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What is the minimum wage in British Columbia?

Despite CFIB’s recommendations, and proposed alternatives, on June 1 B.C.’s minimum wage is going up to $12.65 per hour. For now, the liquor server’s minimum wage remains at $10.10 per hour.

Minimum Wage Increase Schedule

June 1, 2018: $12.65 an hour
June 1, 2019: $13.85 an hour
June 1, 2020: $14.60 an hour
June 1, 2021: $15.20 an hour

 

Strategies to prepare for the minimum wage increase

This is a difficult proposition for any business, let alone a small business that already operates on thin margins (as most small businesses do), however, to follow are some ideas that can potentially be implemented now, to brace for the coming hike.

Update your business plan and review spending

Dust off your business plan (or put one together if you’ve never done so before, it’s never too late) and find out what the financial realities of a rising minimum wage mean to your small business. Now that you’ve had a look at the cold hard truth, it’s time to start problem-solving and see what you can do to deal with it. For starters, how much can you offset the impact by increasing prices, while being careful not to diminish demand? Are there any inefficiencies or luxury items in your monthly spending that can be eliminated or reduced? Can you cut inventory and lower warehousing costs? Finally, take a close look at your staffing levels. Can you automate some processes, put a cap on total hours for each period, or trim certain shifts in length? Are there technologies available to help you monitor hours more closely and cut waste from your salary expenditure?

Look for ways to increase productivity

If you’re going to be paying your employees more, you’ll want to be doubly sure they’re making the most of their time. Review your processes, looking for ways to streamline operations and remove inefficiencies from their workflow. Create daily schedules of responsibilities so your team is kept busy, rather than them waiting around to receive direction. Introducing certain policies in your workplace can heighten productivity (cell phone usage, social media, attendance, computer policy, etc).

Work to increase sales and revenue

The best way to compensate for increased wages is by boosting your sales figures (if it were easy, we’d already be doing it, I know). Whether you hire professional help to develop a marketing plan for your small business, or brainstorm some strategies together with your staff, there’s never a bad time to work on growing sales. Whether it’s introductory discounts for first-time clients, a loyalty program for existing customers, adding social media marketing to traditional advertising methods, or an innovative partnership idea that generates new exposure, be willing to embrace any idea that might generate more business. Another way to potentially offset the impact of higher wages is by emphasizing big-ticket, high-margin items. Consider reorganizing your brick-and-mortar store, if you have one, or featuring selected big-ticket items on the front page of your website to try and stimulate interest.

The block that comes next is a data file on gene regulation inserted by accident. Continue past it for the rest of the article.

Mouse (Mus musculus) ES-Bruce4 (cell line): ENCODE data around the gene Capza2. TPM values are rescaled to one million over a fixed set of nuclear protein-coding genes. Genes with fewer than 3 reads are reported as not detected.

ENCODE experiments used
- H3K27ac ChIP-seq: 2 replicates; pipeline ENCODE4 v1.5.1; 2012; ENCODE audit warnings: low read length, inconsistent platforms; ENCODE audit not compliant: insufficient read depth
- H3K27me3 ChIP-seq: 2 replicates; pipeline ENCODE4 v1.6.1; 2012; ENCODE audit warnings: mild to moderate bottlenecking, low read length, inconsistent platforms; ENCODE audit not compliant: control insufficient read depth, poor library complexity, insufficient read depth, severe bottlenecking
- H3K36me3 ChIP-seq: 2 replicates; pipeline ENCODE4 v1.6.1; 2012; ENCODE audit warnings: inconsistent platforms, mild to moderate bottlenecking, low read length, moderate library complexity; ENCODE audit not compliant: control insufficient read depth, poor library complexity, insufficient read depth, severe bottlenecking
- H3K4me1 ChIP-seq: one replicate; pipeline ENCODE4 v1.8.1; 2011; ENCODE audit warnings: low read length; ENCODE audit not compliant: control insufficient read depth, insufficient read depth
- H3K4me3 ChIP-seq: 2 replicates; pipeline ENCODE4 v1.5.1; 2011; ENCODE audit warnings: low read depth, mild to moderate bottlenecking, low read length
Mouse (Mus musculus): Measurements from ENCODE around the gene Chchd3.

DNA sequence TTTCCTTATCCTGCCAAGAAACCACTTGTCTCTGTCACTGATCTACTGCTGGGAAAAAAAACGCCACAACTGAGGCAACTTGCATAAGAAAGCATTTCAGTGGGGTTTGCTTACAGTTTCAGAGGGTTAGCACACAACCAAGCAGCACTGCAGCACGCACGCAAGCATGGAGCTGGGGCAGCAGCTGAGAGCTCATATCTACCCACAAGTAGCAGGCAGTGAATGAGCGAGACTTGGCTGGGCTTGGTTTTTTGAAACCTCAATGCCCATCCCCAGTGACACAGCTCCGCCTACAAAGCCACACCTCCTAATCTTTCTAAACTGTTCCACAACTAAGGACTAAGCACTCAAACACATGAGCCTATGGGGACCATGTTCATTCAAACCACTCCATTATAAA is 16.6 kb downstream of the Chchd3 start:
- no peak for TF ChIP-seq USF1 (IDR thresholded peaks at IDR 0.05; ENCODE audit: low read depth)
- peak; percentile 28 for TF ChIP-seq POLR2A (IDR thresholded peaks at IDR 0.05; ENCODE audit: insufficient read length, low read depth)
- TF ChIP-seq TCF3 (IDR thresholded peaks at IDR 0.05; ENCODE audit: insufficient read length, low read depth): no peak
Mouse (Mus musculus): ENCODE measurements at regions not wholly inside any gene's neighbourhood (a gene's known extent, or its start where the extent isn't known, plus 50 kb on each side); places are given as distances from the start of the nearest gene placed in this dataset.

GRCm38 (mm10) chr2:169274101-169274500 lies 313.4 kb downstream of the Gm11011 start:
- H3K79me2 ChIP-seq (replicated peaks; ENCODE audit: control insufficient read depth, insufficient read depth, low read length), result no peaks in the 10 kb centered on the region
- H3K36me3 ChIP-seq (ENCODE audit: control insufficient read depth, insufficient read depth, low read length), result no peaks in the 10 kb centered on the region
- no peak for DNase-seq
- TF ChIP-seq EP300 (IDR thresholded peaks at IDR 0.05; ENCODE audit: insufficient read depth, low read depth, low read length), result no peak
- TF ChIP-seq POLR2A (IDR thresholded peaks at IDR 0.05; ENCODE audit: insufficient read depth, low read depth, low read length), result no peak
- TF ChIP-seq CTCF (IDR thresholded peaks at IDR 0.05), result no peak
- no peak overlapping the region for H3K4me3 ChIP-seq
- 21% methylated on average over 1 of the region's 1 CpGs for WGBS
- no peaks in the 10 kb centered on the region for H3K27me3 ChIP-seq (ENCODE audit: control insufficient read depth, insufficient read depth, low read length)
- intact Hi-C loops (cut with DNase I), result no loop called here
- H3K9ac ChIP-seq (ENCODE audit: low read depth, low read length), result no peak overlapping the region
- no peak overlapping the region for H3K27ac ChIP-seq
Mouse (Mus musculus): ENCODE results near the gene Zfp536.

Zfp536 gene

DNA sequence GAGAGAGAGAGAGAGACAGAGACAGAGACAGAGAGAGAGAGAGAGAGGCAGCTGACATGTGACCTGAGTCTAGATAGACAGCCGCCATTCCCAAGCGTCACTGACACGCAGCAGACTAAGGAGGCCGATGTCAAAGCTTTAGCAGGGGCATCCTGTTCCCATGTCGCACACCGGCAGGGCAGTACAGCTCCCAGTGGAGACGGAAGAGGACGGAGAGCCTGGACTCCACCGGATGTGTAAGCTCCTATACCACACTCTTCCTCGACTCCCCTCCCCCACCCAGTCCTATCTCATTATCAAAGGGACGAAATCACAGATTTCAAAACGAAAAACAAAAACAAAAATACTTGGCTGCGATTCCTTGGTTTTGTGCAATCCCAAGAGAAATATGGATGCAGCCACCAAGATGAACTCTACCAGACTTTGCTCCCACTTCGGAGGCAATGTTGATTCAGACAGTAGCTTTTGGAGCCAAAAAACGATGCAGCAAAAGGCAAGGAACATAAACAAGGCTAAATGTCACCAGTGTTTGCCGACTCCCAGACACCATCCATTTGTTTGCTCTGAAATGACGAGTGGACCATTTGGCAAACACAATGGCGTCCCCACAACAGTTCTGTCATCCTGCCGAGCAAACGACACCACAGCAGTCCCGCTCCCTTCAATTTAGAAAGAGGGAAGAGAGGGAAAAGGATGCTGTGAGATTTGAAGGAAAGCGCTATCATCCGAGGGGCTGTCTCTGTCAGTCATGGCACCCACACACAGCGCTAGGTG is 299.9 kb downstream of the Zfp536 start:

Engage and empower your employees

Be upfront with your staff about the financial pressures you’ll face as a result of the wage increases, and ask for their input in ways they can contribute more in return for improved compensation. Some people may surprise you with skills and abilities they haven’t shown before. Other groups may be motivated by friendly internal competitions between departments to see who can improve output the most. Employees who are engaged in their jobs and feel empowered by their responsibilities will be more willing and able to help your small business embrace any challenges ahead. They’re also likely to stay in their jobs longer, reducing costs associated with turnover and hiring new staff.

Wage subsidies and government funding available to you

The Canada Business Network is a wonderful resource from the federal government that gives information on all of the government grants, subsidies, and credits available to you. If you follow each link and enter your region at the top, you will find all of the possible funding sources available to you.

Specifically, follow this link to view wage subsidies that might be available to your employees, while they are being training. There is one in particular, the Canada-B.C. Job Grant that is worthy to note. You can receive up to $10,000 per grant towards your employees training. Each funding opportunity will have different requirements of a business/employer, however, they are awarded on a first-come, first-serve basis to eligible companies, so the sooner you apply the better!

There is “Hire a Student” funding called the Get Youth Working Program, funded by the B.C. government. One thing you may choose to do, to stay current with the B.C. government’s funding offerings is to subscribe to sign up for the B.C. FundConnect eNews. As soon as any new funding source is released, specific to B.C., you will get an instant update and instructions on how to apply!

Here are a couple other programs directly related to hiring students:

For Provincial Apprenticeship Tax credits and information, please follow the link provided.

Check out this story for effective ways to motivate your staff